It’s no secret that flying can be a highly stressful event for many pets, particularly those with medical or behavioral issues.
No matter if your pet is travelling with you in the cabin or as cargo, there are some steps you can take to make sure everything runs smoothly during your flight. By doing some research and preparation before leaving home, you’ll minimize any last-minute surprises that may occur during transit.
Arrive at the Airport Early
When traveling with a pet, it’s essential to arrive at the airport early in order to not miss your flight. Additionally, you may require extra time for baggage pickup, security screening and other pre-flight tasks.
Domestic flights usually require arriving two hours before boarding, though this is an approximate guideline. If you’re flying with a group or the airport is busy, allow at least three hours for check-in and security procedures.
Many airports provide pet relief areas, where animals can relieve themselves before boarding the plane. These often feature grass patches, poop bags and other items to make your furry friend more at ease.
Another excellent idea is to take your pet for a walk before boarding the flight. Not only will this be beneficial as exercise for them, but it can also make them more quiet during transit.
At the airport, you’ll need to check in with your airline. Have all of your travel documentation ready, including your pet’s health certificate and rabies vaccines; additionally, bring along their ID card or passport as well as any additional documents needed.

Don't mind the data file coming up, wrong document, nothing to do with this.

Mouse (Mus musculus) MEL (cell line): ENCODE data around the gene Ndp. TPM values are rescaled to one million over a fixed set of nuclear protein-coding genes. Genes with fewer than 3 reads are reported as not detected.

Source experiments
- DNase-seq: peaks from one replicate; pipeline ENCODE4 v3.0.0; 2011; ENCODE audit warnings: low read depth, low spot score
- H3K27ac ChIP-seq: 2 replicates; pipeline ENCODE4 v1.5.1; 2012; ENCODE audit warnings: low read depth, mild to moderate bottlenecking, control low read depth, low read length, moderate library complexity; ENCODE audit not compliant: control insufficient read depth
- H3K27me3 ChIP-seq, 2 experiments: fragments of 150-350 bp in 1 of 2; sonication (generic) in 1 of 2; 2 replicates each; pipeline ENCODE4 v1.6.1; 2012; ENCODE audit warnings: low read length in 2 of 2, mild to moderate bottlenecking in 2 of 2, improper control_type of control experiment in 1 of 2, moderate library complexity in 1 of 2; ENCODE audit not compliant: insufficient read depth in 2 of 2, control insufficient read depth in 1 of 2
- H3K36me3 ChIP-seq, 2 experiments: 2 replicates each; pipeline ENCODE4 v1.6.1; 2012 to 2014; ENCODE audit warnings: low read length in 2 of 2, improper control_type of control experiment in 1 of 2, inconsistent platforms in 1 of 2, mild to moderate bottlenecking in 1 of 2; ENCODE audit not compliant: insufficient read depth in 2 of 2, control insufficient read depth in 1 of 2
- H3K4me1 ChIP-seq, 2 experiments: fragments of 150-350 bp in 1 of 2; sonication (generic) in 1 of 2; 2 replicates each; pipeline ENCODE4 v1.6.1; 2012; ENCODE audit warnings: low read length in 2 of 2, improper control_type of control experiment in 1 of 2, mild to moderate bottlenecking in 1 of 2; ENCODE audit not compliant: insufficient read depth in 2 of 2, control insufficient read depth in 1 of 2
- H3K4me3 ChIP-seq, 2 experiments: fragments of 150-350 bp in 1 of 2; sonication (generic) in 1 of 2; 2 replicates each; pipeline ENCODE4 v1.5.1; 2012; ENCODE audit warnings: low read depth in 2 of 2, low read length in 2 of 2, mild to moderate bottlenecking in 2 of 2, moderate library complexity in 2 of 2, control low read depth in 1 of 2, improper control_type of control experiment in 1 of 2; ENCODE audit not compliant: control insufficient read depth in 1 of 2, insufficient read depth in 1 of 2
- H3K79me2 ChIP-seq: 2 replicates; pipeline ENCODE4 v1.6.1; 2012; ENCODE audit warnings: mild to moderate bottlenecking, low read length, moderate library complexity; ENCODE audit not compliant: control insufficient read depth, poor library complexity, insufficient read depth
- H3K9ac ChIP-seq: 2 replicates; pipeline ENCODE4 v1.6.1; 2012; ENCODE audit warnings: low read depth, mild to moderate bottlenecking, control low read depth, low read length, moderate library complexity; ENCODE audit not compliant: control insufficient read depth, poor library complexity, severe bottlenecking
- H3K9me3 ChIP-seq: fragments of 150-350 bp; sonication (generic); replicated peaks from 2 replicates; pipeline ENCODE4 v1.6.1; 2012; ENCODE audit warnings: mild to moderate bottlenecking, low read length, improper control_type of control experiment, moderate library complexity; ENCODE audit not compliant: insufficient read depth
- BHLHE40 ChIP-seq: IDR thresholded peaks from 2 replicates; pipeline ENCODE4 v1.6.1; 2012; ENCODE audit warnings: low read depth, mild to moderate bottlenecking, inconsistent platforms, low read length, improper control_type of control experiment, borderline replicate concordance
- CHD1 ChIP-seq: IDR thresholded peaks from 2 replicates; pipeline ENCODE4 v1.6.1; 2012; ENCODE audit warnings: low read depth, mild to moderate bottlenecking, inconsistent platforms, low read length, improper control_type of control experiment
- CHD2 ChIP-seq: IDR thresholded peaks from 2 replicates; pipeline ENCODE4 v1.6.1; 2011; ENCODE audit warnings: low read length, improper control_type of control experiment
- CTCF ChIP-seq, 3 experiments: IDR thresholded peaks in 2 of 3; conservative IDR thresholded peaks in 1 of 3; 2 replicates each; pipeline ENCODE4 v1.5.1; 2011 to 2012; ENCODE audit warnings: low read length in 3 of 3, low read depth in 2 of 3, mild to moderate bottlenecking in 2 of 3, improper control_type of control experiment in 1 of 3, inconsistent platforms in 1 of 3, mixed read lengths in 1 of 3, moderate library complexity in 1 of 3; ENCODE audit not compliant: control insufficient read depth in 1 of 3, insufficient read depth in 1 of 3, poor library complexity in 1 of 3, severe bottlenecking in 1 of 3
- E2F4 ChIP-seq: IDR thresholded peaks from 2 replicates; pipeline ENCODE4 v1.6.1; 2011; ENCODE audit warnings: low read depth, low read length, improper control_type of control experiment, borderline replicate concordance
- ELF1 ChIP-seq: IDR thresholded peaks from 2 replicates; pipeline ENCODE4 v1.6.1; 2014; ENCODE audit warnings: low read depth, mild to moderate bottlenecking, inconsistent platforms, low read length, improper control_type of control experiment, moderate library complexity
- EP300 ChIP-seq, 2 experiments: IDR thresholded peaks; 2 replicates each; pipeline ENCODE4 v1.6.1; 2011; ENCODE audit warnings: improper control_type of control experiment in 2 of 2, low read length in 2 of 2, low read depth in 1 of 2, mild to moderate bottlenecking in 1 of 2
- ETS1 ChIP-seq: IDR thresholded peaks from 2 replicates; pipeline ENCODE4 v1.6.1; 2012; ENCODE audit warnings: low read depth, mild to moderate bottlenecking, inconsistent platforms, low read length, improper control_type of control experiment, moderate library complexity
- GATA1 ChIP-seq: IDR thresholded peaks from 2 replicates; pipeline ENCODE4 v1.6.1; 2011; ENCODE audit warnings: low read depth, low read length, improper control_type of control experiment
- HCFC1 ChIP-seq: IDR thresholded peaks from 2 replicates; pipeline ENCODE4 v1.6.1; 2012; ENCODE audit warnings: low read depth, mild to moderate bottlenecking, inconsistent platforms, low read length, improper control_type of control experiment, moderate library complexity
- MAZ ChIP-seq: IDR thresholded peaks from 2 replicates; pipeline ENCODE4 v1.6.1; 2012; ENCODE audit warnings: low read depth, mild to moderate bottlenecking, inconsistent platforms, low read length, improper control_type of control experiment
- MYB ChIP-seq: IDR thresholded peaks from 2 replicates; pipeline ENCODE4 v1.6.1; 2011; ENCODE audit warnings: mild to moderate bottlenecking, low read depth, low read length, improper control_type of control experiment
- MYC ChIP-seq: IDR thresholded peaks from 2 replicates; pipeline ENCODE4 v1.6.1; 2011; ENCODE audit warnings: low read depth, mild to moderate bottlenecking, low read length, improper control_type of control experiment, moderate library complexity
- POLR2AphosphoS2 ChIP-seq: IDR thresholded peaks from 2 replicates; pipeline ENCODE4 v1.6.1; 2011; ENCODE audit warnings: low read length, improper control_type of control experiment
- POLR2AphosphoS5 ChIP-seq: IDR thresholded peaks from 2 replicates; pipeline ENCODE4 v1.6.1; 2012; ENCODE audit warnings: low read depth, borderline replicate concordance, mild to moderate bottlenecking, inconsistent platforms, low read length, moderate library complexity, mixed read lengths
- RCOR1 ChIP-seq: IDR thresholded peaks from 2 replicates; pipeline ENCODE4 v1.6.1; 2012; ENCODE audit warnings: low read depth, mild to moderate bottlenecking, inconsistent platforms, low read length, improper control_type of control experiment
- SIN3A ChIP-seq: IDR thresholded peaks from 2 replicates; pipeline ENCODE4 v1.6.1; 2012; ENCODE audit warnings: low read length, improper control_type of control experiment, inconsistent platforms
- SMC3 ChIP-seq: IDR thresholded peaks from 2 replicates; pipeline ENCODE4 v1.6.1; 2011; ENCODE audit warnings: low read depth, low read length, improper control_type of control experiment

Finally, be sure to arrive at the gate on time as many airlines won’t let you board if you’re late. This is especially important if flying internationally as some may not automatically rebook onto another flight.
As a general guideline, arriving an hour prior to your flight should be enough time for check in with the airline and security checks. However, if you’re flying internationally or during peak travel periods (like around holidays), plan on being even earlier.
Don’t Forget the Carrier
Dr. Alex Schechter, a board-certified veterinary specialist in New York City and expert on pet travel, stresses the importance of keeping your carrier handy and secured during flight with your furry friend. According to him, keeping them in their place helps reduce stress for both you and your pet simultaneously.
If you have a pet, make sure they’re comfortable being in their carrier prior to traveling so they feel secure during the flight. Utilize rewards, toys and other training techniques to gradually accustom them to being in a crate or carrier.
Once your dog or cat has become comfortable in their carrier, consider investing in one with a washable floorboard for effortless cleanup of fur and food messes. Alternatively, look into getting a pad made out of water-resistant material.
When passing security checkpoints, having a carrier with a lockable door makes it easier to take your pet out. If you don’t need the security of the lock, some carriers feature half or full zippers that can be opened from outside the carrier.